WALNUT CREEK -- In life, seeking security can be an insecurity.
At least that's what Kosta Makris believes, and living by that philosophy can sometimes be a hard road to travel.
But not as hard, perhaps, as the grueling 400-mile trek the 21-year old Walnut Creek man took in August along the famed Camino de Santiago in Spain, a journey that took him out of his comfort zone but into enlightenment.
The Camino de Santiago -- or Route of St. James -- is a historic pilgrimage made by thousands of people each year from starting points throughout Europe, and ends at the majestic cathedral in Santiago de Compostela, in the Galicia region of northwest Spain. It follows the journey ancient Christians took with the remains of St. James, who is buried at the church.
Through the centuries, the route has been undertaken as a penance or as a path to enlightenment. Known as "The Way" (and recently popularized by the Martin Sheen movie of the same name), the trek can be walked, biked, run or -- perhaps in honor of medieval ancestors -- covered by horse, cart or mule.
Makris used his feet, and averaging seven or eight hours a day, walked the route over a 34-day span. Starting in Saint Jean Pied de Port, France, Makris braved heat, chills, loneliness, injury, language barriers and even ferocious dogs, but he made it.
"It was the most amazing experience of my life," he says. "I don't claim a religion, but it was an unbelievably spiritual experience for me, a great adventure."
The trek capped a three-month journey of self-discovery for the 2010 Northgate High grad, one that saw him traveling solo in Thailand, Greece and France before starting on "The Way."
Like most important things in life, it wasn't planned. "I had read about the pilgrimage, and I had a little over a month left before I flew home," Makris says. "So I jumped in and did it."
Certainly taking on a 500-mile walk alone with no preparation, was getting out of his comfort zone. But as most pilgrims do, Makris found friends along the way, "angels" that seemed to be put in his path for a reason and helped him discover his higher purpose in life.
That's certainly a discovery most people yearn to make, and Makris recognizes he is lucky to have learned it earlier in life than later.
"I was not a great student, and I didn't feel comfortable in 'the machine' that is school, work and earning a lot of money," he says. "I knew there had to be more to life."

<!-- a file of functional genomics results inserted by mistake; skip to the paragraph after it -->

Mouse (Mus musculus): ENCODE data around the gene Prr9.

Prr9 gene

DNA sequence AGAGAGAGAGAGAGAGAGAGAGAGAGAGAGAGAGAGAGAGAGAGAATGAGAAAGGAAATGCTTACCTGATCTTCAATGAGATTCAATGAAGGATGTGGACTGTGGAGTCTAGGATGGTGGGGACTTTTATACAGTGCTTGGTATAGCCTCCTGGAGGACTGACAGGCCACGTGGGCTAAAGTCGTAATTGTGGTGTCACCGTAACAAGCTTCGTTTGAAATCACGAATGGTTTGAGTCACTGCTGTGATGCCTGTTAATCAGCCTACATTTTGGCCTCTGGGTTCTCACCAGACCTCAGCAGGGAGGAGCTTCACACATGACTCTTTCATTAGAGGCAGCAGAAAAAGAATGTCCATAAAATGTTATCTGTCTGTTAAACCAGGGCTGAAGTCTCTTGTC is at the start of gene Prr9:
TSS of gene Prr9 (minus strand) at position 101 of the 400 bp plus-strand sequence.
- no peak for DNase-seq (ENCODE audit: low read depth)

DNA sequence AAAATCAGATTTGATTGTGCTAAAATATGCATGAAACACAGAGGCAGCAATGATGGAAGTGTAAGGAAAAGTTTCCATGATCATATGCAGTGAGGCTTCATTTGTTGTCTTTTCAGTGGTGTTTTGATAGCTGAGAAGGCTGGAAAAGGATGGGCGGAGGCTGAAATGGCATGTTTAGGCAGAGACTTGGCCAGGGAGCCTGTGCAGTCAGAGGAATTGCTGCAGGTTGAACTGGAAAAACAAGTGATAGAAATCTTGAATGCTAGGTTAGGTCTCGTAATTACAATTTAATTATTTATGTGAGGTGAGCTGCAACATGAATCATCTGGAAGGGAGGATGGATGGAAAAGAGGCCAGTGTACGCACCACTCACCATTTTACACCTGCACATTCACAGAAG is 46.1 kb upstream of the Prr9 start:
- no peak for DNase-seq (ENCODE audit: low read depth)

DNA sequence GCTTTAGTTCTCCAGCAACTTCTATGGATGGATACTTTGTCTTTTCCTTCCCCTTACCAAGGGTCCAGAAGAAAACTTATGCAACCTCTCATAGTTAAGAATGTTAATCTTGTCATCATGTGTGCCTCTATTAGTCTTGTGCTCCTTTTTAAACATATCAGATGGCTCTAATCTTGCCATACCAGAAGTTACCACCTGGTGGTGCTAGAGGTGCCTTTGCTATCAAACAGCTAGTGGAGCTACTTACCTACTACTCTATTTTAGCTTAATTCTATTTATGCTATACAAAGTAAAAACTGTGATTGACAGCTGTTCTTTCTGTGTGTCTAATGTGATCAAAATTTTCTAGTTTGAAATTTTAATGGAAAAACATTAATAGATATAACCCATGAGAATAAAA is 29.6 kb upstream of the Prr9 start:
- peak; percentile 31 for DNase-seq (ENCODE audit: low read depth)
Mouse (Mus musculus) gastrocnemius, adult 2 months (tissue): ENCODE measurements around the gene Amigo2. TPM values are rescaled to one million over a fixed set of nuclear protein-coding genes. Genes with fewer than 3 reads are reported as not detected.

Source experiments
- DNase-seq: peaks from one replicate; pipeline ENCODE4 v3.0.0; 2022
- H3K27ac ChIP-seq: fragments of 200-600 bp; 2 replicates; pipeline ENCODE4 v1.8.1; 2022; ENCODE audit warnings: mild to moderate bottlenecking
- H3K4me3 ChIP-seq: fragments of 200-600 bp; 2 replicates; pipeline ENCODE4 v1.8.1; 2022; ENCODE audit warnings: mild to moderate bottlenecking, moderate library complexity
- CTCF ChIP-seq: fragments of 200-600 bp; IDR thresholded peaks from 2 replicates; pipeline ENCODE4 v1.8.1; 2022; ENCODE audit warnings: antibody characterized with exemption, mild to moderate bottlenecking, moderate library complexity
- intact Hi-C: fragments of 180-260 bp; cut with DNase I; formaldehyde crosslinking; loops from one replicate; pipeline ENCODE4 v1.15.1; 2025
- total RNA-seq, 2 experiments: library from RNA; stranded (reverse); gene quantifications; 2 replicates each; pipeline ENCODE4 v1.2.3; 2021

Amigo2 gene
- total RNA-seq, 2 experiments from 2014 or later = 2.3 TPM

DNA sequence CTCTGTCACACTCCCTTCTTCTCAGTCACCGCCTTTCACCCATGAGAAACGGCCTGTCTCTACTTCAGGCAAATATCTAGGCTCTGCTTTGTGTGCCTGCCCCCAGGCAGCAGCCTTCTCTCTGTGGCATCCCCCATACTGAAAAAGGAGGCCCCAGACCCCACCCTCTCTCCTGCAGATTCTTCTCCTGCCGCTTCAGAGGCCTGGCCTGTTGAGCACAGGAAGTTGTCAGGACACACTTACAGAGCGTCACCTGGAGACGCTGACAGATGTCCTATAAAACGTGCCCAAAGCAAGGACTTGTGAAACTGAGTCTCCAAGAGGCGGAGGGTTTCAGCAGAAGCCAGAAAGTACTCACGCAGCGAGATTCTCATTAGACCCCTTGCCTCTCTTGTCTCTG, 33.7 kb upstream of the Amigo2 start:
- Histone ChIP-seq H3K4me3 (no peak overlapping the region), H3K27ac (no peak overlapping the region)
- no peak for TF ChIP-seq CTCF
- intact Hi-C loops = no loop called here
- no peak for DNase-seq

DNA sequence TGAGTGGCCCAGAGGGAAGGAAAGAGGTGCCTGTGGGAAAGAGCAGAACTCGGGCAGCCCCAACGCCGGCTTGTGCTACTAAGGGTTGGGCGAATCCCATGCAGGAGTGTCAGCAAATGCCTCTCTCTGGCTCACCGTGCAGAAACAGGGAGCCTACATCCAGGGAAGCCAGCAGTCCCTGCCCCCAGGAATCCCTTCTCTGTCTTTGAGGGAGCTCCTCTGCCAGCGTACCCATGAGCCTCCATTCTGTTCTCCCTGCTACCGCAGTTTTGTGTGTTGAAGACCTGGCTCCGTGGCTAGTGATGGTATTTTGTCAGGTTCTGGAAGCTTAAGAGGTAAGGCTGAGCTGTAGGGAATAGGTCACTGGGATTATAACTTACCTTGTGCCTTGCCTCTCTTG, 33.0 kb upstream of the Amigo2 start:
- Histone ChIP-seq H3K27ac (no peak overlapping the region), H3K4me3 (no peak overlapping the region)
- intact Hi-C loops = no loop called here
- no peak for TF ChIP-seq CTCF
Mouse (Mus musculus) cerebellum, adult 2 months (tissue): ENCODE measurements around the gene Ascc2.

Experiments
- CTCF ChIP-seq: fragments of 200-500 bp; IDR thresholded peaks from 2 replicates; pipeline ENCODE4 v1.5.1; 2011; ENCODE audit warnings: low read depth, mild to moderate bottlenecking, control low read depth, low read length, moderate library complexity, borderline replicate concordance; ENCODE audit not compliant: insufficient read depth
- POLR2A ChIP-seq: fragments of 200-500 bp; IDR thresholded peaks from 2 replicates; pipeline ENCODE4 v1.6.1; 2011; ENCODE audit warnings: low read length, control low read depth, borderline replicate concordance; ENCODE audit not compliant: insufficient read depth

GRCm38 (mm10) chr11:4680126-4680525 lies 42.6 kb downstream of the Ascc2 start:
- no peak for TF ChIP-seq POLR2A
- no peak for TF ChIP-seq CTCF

Makris, like most of the travelers along the Camino, stayed at "alberques," an inn or hostel available to pilgrims at little or no cost. Most of the proprietors have traveled the Camino themselves, and "want to give back a little of what they found" to weary travelers, Makris says.
Since he spoke little Spanish, he communicated by body language. "It's amazing what can be communicated through just a smile," he says.
Five days into the journey, he suffered a foot injury that laid him up. But at one of the alberques he met a woman who offered him an herbal cream that almost magically helped him heal quickly.
"She was truly an angel put in my path," he says.
Only about 8 percent of the people who start the pilgrimage finish, so Makris was truly proud when he arrived in Santiago de Compostela.
"It is not a romantic journey," he says. "You'll be tested along the way, pushing your body to do something like that." One fellow traveler on a bike fell and broke ribs, and another was attacked by dogs in a cattle village along the route, suffering bad cuts to his legs.
Makris himself discovered joints and muscles he never knew he had, "because everything hurt after a while." Toward the end, he suffered some homesickness.
"I missed my dogs, my family ... my mom," he says.
But he also discovered more important life lessons.
"I learned to let go," he says. "We worry so much about controlling things in our life -- money, relationships, security -- but there's really no control. The universe will throw things at you that you will never expect."
As he traveled along the Camino, Makris was able to come to the realization that he would like to become a counselor, helping teens who may struggle in school and help them "from going into the dark side, spiritually."
"It came to me, over a matter of days," he said. "And as soon as I realized that's what I wanted to do with my life, who should I meet but another traveler who also wanted to be a counselor," he says. "That's what I mean about the universe putting people and things in your life when you need them."
Although he made it to the end of the Camino de Santiago, Makris isn't done seeking spiritual growth. Next summer he plans to travel to learn more about Buddhist teachings. And he knows that he'll be tested along the way.
"I know that when things get hard, to keep my vision strong and keep moving -- in my case, one step at a time," he says.
Read about Makris' pilgrimage at his blog, www.KostaMakris.com.